New Hours Effective 07-25-22

To our Stone House family,

Due to staff shortages, we are needing to shorten our hours temporarily. When a new vet arrives, we’ll be able to go back to our regular hours. Thank you for your patience and understanding! We look forward to continuing to give your pet the same caring, high-quality service. 

Our current hours are as follows: 

Mon: 8 am – 4 pm
Tues: 8 am – 6 pm
Wed: 8 am – 4 pm
Thurs: 8 am – 4 pm
Fri: 8 am – 6 pm
Sat: 8 am – 3 pm
Sun: Closed

End-of-Life Pet Care

As a loving pet parent, deciding next steps for end-of-life care will be the most challenging decision you will make. Luckily, our team of compassionate, caring experts is here to walk with you every step of the way. 

end-of-life care

Our End-of-Life Pet Care in Topeka, KS

End-of-life care encompasses two categories: illness and natural aging. Each category has its own points that need to be considered by loving pet parents. We can help you understand what is happening, but the decision is not ours to make. We hope the following information will help you and your family make the decision that is best for you and your pet.

It is crucial to understand that pets hide pain. In the wild, animals showing signs of weakness are the most vulnerable to predators. Your pet is not a wild animal, but the instinct is still there. By the time you see pain in your beloved pet, it is no longer a small ache. We work hard to educate our clients about this and strive every day to help ease the pain in our patients. The following are some signs that your pet may be in pain: shaking, decreased activity, inability to stand or lay down easily, hiding, biting when touched, less social than normal, limping, constant licking at one place.

We can provide support for both you and your pet.

Illness

Having a loved one battle an illness is not easy. People can tell you how they feel, what hurts, and what they need. Pets can not. Some illnesses can be treated and pain managed with pain medications. However, in other cases, this is not always possible. The following are some illnesses that are extremely difficult to manage the pain present in the pet:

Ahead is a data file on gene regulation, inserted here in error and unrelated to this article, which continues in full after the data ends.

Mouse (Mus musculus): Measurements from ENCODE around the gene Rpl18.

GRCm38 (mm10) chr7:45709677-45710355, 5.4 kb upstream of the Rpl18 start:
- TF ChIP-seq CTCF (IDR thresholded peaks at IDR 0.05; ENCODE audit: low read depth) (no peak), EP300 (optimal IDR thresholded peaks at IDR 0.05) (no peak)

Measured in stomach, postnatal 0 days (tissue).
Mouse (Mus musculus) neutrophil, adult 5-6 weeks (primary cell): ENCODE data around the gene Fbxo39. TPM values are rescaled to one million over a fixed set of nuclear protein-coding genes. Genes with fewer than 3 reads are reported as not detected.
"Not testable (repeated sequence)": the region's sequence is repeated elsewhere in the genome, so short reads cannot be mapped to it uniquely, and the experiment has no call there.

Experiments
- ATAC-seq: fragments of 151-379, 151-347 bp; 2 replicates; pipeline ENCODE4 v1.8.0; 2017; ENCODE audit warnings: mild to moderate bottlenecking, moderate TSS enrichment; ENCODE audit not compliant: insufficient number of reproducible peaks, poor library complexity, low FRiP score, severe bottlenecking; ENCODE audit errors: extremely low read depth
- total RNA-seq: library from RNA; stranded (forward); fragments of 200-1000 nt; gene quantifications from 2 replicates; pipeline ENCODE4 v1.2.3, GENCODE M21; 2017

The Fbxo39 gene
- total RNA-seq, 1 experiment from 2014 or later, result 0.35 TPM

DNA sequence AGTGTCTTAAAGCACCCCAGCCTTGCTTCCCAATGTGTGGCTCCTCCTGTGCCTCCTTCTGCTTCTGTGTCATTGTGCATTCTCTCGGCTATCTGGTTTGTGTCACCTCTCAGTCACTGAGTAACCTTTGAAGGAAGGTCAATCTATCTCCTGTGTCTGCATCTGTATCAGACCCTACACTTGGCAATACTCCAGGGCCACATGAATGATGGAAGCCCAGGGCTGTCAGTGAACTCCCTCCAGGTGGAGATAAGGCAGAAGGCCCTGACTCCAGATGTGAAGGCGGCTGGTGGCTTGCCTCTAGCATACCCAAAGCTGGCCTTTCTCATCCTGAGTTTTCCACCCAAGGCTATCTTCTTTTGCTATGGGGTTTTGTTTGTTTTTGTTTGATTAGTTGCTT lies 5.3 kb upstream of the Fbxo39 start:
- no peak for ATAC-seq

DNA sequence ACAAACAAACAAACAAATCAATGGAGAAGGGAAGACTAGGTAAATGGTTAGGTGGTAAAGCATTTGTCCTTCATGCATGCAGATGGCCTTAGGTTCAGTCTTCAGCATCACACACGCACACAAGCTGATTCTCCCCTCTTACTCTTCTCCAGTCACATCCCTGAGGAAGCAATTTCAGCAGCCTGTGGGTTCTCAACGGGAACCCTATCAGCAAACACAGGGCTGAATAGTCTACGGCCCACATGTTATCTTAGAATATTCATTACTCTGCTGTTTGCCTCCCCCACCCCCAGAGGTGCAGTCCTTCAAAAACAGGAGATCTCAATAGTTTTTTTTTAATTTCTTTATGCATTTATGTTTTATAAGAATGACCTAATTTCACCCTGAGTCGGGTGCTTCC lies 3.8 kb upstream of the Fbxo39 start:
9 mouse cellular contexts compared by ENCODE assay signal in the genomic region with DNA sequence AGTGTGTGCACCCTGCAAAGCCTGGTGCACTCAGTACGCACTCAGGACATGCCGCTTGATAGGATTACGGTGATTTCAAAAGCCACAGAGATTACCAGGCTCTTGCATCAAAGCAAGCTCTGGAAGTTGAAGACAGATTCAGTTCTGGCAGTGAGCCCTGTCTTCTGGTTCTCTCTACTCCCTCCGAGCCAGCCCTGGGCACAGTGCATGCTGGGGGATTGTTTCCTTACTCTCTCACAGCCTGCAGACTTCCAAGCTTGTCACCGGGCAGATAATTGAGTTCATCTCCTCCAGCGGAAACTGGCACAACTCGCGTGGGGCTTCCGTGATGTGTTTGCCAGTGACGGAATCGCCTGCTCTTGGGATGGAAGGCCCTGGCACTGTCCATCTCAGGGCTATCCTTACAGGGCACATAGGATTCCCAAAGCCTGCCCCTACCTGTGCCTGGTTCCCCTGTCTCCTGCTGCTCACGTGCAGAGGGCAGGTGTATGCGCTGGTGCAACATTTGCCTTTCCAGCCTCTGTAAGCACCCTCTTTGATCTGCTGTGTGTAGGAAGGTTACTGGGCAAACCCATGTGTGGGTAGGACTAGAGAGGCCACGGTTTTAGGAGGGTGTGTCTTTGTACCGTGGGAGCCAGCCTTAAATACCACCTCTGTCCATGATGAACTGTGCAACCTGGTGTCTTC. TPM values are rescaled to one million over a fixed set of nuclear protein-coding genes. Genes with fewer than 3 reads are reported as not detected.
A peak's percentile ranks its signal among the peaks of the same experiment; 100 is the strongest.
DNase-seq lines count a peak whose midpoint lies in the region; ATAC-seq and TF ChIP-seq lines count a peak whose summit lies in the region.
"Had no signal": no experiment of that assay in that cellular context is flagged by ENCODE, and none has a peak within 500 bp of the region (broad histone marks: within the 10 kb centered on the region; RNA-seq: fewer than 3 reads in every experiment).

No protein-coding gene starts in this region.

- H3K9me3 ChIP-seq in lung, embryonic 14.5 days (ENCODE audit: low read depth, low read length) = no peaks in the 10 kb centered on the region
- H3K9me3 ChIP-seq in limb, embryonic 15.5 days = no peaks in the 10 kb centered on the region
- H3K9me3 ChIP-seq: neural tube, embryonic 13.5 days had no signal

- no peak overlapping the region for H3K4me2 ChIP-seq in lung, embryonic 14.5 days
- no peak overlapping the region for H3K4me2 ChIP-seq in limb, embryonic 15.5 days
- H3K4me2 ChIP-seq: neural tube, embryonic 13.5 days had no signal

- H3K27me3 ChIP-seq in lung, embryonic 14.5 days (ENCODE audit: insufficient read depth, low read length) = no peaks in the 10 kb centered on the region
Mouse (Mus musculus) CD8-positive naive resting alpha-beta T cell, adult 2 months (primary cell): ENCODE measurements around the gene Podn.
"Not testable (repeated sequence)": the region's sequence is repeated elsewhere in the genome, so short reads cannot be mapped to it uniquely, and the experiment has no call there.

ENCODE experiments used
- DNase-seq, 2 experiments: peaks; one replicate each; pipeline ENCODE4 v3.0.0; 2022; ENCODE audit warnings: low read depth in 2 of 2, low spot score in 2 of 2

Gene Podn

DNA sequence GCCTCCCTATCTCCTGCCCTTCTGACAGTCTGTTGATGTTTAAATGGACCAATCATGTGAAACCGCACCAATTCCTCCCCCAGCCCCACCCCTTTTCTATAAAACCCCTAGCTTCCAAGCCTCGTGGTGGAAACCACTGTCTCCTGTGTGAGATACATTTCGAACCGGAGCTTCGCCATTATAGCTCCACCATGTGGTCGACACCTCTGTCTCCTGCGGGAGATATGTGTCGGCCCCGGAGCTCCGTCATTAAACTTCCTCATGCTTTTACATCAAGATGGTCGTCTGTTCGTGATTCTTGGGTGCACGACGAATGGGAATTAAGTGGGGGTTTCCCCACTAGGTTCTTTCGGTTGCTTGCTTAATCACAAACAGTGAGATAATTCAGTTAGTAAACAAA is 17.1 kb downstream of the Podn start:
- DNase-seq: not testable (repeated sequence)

• Cancer of any kind, especially bone cancer
  • Organ failure
  • Severe arthritis
  • Rear leg weakness
Natural Aging

Senior pets have the same aches and pains we do as we age. Most of the time, these pains can be eased with pain medications for long periods of time. It is crucial to maintain a relationship with your veterinarian so that long-term medications can be monitored. Pets may also become incontinent. If your pet is having trouble maintaining bodily functions, please ask your doctor as there are medications that can help in some situations. 

Quality of life is a crucial aspect that must be considered with our senior pets. Click here for our quality of life checklist.

Euthanasia

In our hospital, euthanasia isn’t scary or painful. A sedative will be given first, followed by an anesthetic. This ensures that your pet will not be scared or in pain. It also affords you the opportunity to say goodbye. While you are welcome to stay with your pet through the entire procedure, some people prefer to leave after the pet is no longer aware you are there. When you are ready, a euthanasia injection will be given. Involuntary actions (reflex) may occur which are not painful. These may include exhaling, urination, or muscle twitching that lasts a few moments. Your pet’s eyes will not close automatically.

Burial Options

Our hospital offers cremation services. If you would like to have the remains returned to you, please let our staff know. Your choice of a final resting place for your pet can be done either at home or at a cemetery. Please note, the government may have certain regulations to follow for each type of casket and grave site.

Grieving Process

The grief you will feel over the loss of your pet is real. We encourage you to reach out to the important people in your life for support. There are also a great number of resources on the internet to help you with this process.

We understand how hard it is to make the decision to euthanize a pet. If you have additional questions or would like to set up a consultation with one of our doctors, please contact us at your convenience.

The gift of peace: end-of-life care for your pet.

Things to Consider...

  • if your pet has a terminal illness
  • if your pet is in the kind of pain that cannot be alleviated with medication
  • if your pet is in control of bodily functions
  • if treatments are improving or maintaining poor quality of life. If you’re uncertain about your pet’s quality of life, click here

Procedure

Euthanasia is a kind and gentle procedure that takes minutes. Our hospital euthanizes pets without pain or fear, first sedating them with an anesthesia injection so they won’t feel any pain. You are welcome to be present, but it isn’t required; if you want someone else nearby during this difficult time, then please let us know beforehand. Our caring staff will find somewhere private where your loved one feels most at home.

Burial Options

Our hospital offers two cremation options. A private cremation allows you to receive the cremains; the other option does not. As city regulations permit, you may also bury your pet at home.